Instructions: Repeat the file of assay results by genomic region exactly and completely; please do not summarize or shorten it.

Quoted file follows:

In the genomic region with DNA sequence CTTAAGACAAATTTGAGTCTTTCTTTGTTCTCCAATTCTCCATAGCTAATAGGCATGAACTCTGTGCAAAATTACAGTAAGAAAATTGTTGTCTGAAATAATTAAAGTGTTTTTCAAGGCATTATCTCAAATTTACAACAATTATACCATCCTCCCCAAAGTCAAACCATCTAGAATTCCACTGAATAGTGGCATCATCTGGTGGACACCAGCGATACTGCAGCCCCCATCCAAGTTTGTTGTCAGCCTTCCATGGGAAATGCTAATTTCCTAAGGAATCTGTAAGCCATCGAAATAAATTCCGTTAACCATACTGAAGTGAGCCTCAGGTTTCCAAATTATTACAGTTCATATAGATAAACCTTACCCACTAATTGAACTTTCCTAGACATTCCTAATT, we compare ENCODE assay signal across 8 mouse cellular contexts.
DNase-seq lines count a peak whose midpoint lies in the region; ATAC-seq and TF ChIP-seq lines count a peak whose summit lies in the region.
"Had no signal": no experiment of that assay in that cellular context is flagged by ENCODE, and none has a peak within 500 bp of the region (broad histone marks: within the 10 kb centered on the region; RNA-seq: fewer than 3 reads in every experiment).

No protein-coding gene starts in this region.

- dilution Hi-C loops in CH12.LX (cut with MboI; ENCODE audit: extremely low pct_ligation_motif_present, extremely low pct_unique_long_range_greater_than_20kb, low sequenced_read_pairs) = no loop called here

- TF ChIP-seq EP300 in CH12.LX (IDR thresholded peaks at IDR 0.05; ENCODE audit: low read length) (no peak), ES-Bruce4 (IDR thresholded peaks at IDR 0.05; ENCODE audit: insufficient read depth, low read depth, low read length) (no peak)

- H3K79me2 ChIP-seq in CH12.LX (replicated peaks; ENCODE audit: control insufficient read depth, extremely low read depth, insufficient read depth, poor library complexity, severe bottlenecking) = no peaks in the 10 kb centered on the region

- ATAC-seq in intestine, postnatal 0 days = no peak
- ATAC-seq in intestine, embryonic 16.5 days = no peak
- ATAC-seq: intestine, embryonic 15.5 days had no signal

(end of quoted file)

In the genomic region with DNA sequence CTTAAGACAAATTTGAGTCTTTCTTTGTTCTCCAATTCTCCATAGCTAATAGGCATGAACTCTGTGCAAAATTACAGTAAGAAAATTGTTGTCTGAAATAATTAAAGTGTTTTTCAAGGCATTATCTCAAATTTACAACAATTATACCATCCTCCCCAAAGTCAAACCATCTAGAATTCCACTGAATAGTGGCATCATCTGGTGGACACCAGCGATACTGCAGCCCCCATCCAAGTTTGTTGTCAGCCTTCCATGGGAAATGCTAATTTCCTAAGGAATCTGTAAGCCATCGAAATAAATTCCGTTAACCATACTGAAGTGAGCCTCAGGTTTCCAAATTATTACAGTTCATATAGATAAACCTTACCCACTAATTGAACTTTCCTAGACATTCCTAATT, we compare ENCODE assay signal across 8 mouse cellular contexts.
DNase-seq lines count a peak whose midpoint lies in the region; ATAC-seq and TF ChIP-seq lines count a peak whose summit lies in the region.
"Had no signal": no experiment of that assay in that cellular context is flagged by ENCODE, and none has a peak within 500 bp of the region (broad histone marks: within the 10 kb centered on the region; RNA-seq: fewer than 3 reads in every experiment).

No protein-coding gene starts in this region.

- dilution Hi-C loops in CH12.LX (cut with MboI; ENCODE audit: extremely low pct_ligation_motif_present, extremely low pct_unique_long_range_greater_than_20kb, low sequenced_read_pairs) = no loop called here

- TF ChIP-seq EP300 in CH12.LX (IDR thresholded peaks at IDR 0.05; ENCODE audit: low read length) (no peak), ES-Bruce4 (IDR thresholded peaks at IDR 0.05; ENCODE audit: insufficient read depth, low read depth, low read length) (no peak)

- H3K79me2 ChIP-seq in CH12.LX (replicated peaks; ENCODE audit: control insufficient read depth, extremely low read depth, insufficient read depth, poor library complexity, severe bottlenecking) = no peaks in the 10 kb centered on the region

- ATAC-seq in intestine, postnatal 0 days = no peak
- ATAC-seq in intestine, embryonic 16.5 days = no peak
- ATAC-seq: intestine, embryonic 15.5 days had no signal